10 Vegetable Seeds to Direct Sow Right Now

Curious about starting seeds directly in your garden?


Let’s take a little break from the seed of the week to talk about direct sowing. It’s not too late to pick up seeds from our Seed Library! There are plenty of seeds that can be started now and sown directly in the ground outside.


We put together a list of ten seeds that we have in our seed library that can be started outside. What’s your favorite to grow?


Dill is easy to grow, and self-seeds easily. Dill is a versatile spice that is found in many dishes.


A fall favorite, pumpkin seeds actually do better when planted directly in the garden.


Lettuce is cool season crop that does well sown in spring or late fall, directly in the garden.


A popular spice used in many Mexican dishes, cilantro is another cool season crop that can planted directly in the garden in the spring or fall.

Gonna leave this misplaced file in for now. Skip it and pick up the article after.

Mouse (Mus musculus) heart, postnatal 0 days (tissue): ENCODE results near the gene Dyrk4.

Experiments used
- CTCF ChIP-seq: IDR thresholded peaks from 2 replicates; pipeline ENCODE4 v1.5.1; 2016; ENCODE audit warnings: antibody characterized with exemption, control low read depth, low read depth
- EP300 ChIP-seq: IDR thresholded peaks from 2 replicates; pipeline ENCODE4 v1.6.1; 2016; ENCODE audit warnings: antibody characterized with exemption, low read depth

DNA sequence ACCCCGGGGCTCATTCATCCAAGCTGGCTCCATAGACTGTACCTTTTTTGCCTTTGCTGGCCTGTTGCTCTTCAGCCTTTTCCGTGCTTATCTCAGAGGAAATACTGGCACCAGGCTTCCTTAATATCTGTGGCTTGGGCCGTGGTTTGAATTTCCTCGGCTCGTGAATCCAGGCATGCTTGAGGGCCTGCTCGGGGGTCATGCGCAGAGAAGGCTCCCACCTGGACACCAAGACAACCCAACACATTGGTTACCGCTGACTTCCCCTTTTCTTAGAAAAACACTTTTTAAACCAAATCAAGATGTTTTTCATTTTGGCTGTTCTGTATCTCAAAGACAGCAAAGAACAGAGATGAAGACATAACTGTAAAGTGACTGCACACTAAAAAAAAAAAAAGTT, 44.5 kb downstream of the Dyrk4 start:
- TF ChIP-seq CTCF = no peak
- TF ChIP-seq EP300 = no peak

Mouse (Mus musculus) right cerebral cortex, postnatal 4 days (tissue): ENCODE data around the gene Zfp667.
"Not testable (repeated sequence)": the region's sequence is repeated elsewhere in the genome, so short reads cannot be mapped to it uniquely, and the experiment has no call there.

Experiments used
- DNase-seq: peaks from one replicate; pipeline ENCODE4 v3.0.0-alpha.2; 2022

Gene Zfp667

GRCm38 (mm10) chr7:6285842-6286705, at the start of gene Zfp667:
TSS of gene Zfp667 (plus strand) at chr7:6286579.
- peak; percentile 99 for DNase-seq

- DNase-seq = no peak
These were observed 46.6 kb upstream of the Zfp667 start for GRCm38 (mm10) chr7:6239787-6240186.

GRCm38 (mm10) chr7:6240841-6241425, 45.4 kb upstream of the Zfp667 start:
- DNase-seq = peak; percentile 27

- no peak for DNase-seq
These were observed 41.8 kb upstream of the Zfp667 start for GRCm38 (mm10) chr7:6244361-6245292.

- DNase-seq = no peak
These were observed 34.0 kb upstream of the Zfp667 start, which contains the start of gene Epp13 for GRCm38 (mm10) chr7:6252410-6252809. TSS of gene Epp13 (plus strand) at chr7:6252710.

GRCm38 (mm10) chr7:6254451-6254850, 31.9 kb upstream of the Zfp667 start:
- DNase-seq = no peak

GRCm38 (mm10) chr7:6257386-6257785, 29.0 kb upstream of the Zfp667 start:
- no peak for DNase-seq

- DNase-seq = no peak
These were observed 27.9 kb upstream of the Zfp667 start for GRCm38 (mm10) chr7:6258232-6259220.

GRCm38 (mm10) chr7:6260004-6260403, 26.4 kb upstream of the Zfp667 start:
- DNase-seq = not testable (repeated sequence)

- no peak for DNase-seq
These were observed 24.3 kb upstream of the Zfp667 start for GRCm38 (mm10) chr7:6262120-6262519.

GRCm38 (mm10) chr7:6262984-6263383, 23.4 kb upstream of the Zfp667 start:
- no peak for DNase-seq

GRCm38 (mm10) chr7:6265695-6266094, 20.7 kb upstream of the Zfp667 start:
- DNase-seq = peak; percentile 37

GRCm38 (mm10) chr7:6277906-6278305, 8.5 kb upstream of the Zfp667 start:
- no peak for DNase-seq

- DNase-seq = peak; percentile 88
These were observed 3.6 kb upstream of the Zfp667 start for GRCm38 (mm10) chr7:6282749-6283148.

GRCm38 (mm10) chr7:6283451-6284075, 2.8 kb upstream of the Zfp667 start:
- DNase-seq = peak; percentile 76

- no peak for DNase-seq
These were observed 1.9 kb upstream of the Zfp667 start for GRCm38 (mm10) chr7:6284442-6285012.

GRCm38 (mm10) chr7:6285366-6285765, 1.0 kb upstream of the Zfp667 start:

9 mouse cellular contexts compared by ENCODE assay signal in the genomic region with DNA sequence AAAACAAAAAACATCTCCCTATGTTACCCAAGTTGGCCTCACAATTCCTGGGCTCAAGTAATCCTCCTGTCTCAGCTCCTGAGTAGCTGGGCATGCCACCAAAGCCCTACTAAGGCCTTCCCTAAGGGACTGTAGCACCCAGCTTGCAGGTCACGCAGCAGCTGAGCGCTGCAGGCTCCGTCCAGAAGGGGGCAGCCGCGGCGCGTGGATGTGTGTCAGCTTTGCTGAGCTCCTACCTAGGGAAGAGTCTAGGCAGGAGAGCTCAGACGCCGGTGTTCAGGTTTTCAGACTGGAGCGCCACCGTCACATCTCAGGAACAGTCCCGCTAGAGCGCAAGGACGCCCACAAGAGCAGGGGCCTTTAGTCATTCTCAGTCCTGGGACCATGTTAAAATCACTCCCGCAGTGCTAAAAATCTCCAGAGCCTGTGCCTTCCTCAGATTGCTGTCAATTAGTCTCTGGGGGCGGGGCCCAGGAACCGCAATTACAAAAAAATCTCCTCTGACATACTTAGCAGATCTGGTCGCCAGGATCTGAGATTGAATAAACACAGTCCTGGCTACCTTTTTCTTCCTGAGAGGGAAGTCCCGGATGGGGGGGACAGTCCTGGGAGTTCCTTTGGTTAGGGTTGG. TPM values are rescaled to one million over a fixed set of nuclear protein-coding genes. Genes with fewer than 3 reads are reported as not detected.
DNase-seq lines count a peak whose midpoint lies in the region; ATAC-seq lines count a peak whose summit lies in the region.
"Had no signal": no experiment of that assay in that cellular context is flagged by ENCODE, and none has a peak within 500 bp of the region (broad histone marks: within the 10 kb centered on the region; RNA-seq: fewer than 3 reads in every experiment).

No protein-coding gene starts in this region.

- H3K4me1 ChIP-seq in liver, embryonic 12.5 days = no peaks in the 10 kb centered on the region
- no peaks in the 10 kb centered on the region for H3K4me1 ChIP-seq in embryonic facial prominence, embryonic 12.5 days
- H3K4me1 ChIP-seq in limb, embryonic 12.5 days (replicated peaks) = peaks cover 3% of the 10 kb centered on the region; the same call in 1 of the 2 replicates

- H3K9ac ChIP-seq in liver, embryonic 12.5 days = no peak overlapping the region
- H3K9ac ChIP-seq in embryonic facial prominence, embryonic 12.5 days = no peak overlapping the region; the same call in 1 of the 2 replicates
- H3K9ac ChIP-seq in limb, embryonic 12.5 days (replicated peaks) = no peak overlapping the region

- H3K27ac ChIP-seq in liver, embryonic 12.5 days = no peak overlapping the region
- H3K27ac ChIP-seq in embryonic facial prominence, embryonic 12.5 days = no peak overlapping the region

Squash seedlings are sensitive to being transplanted, so direct sow is the best method to growing these veggies.


Spinach is another vegetable that prefers the cooler weather. It will bolt as soon as the weather gets warm in summer. The Bloomsdale longstanding variety tends to withstand the heat better than other varieties.


Beans are an easy seed for beginners to grow. Beans start quick and are best started directly in the garden.


Peas are frost hardy, so they can be planted early.  Sow the seeds directly into your garden 4-6 weeks before your last frost date, once the soil is workable or in the fall in mid-August for a fall harvest.


You should always direct sow carrots seeds because any type of root disturbance can lead to deformities. Always plant carrots in light fluffy soil.


Cucumbers are not fans of being transplanted, so it is better to plant seeds directly into your garden. Wait until the soil has fully warmed in the spring and plant in a sunny location.

Want more seeds? Check out our Seed Library!

With your Bensenville Community Public Library card, you may borrow up to five packets consisting of no more than two of each variety of seed. Each packet contains enough seeds to grow at least 3 plants. Please note that seeds are available on a first-come, first-served basis.